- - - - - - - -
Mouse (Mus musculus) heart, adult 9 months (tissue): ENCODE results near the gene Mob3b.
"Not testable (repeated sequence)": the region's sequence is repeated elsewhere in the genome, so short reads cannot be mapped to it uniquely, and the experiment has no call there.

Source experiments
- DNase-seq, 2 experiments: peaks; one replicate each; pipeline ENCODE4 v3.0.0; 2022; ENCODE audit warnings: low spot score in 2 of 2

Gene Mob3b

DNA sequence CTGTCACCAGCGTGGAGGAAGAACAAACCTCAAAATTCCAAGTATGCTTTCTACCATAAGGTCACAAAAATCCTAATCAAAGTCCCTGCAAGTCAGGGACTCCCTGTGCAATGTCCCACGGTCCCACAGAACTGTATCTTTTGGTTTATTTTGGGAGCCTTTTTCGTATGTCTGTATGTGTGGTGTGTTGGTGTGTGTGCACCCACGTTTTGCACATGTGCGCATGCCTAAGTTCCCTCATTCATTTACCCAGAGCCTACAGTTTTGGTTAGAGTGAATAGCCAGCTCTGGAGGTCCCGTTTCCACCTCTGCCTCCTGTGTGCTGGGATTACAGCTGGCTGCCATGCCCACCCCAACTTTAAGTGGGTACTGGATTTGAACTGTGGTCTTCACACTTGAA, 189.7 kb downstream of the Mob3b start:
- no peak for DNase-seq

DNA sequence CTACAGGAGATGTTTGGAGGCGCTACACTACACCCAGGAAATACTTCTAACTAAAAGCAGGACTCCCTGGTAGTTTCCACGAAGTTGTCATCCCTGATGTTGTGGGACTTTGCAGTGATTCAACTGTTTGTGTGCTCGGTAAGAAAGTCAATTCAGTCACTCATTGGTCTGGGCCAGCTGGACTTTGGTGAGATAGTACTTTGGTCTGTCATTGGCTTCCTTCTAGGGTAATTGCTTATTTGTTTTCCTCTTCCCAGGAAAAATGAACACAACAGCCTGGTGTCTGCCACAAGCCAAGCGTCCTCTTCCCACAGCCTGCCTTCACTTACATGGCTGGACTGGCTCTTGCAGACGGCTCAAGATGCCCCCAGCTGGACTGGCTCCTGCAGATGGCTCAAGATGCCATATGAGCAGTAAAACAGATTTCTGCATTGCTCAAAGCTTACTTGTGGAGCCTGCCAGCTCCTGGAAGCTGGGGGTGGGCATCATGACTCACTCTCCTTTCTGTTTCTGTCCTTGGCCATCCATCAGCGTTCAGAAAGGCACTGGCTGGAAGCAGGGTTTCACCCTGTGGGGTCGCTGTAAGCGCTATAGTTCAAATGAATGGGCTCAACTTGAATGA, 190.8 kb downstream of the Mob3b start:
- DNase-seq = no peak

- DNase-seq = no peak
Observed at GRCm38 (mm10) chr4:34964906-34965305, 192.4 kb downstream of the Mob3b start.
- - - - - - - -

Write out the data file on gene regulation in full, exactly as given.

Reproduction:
Mouse (Mus musculus) heart, adult 9 months (tissue): ENCODE results near the gene Mob3b.
"Not testable (repeated sequence)": the region's sequence is repeated elsewhere in the genome, so short reads cannot be mapped to it uniquely, and the experiment has no call there.

Source experiments
- DNase-seq, 2 experiments: peaks; one replicate each; pipeline ENCODE4 v3.0.0; 2022; ENCODE audit warnings: low spot score in 2 of 2

Gene Mob3b

DNA sequence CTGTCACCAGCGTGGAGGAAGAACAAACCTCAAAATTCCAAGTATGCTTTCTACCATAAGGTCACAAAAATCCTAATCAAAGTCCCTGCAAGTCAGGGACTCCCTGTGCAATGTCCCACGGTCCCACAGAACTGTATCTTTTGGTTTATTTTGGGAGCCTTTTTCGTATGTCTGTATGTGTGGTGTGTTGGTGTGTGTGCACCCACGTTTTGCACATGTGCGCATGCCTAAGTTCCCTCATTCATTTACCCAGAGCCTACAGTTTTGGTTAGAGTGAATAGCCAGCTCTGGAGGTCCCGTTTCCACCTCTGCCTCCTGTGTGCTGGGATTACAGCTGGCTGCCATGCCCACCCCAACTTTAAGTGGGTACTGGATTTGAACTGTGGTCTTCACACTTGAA, 189.7 kb downstream of the Mob3b start:
- no peak for DNase-seq

DNA sequence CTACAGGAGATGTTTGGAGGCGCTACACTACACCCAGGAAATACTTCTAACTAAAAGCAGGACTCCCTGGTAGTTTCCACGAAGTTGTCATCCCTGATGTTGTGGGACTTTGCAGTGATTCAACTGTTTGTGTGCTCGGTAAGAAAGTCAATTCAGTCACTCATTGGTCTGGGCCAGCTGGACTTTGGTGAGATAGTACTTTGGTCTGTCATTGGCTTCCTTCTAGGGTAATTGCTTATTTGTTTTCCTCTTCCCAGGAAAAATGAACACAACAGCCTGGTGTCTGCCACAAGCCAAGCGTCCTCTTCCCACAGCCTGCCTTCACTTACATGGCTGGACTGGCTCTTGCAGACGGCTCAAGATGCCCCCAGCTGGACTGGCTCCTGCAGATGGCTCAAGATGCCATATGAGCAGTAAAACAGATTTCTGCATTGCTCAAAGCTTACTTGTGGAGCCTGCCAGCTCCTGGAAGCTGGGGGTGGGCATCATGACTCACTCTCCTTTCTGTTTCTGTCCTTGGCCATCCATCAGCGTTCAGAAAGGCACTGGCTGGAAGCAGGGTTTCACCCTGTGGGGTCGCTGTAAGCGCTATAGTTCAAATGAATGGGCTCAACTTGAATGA, 190.8 kb downstream of the Mob3b start:
- DNase-seq = no peak

- DNase-seq = no peak
Observed at GRCm38 (mm10) chr4:34964906-34965305, 192.4 kb downstream of the Mob3b start.